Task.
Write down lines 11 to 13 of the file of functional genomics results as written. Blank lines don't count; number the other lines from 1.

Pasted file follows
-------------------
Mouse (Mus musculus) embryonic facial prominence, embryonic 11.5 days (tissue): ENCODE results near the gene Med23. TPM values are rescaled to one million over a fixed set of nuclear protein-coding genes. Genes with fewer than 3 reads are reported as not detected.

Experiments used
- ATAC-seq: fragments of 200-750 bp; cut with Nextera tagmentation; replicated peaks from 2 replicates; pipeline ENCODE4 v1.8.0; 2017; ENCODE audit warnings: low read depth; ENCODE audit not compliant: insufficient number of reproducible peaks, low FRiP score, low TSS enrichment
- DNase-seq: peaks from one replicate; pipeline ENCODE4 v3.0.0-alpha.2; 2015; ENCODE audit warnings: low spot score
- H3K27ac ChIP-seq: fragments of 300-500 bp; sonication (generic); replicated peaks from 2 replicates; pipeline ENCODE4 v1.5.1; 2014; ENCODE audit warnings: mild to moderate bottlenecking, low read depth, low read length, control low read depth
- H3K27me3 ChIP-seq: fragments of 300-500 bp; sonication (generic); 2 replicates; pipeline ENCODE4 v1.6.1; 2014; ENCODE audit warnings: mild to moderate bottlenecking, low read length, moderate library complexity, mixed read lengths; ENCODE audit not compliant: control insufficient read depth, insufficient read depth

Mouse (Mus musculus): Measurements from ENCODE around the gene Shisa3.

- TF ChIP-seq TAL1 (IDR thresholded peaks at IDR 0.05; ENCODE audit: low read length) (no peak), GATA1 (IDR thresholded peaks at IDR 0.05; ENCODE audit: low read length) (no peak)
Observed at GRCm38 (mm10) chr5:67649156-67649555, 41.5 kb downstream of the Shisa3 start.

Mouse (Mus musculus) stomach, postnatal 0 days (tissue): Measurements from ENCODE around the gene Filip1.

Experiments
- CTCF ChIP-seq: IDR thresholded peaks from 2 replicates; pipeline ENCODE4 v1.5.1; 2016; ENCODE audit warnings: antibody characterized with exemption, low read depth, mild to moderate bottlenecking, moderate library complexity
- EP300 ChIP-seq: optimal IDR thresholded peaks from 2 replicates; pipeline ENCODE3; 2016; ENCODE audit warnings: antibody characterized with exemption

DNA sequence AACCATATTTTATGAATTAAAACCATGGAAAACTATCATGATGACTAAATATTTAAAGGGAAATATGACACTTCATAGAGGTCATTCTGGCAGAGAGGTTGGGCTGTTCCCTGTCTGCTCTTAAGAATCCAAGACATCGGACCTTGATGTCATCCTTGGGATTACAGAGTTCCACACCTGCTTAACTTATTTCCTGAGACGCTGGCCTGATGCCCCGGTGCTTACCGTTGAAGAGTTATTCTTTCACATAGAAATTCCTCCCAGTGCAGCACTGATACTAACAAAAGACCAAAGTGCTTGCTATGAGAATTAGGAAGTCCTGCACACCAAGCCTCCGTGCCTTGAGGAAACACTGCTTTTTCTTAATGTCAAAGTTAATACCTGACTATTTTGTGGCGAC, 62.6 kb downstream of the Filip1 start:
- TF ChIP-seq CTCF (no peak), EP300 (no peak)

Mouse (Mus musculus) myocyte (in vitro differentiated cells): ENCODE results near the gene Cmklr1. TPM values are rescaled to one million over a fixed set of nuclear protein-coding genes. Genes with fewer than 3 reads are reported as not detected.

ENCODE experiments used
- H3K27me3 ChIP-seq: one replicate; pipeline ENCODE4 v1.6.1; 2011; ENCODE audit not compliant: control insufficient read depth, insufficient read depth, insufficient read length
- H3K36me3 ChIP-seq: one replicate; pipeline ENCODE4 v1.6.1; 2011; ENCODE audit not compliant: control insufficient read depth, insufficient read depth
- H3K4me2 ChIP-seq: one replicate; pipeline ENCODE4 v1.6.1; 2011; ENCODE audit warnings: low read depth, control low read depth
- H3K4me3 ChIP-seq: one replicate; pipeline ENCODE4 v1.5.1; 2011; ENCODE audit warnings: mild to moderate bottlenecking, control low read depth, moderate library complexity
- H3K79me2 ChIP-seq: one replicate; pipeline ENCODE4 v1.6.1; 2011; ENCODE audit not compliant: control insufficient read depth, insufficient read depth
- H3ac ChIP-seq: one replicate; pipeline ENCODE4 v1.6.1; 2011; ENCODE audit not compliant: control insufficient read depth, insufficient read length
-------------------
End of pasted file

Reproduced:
Experiments
- CTCF ChIP-seq: IDR thresholded peaks from 2 replicates; pipeline ENCODE4 v1.5.1; 2016; ENCODE audit warnings: antibody characterized with exemption, low read depth, mild to moderate bottlenecking, moderate library complexity
- EP300 ChIP-seq: optimal IDR thresholded peaks from 2 replicates; pipeline ENCODE3; 2016; ENCODE audit warnings: antibody characterized with exemption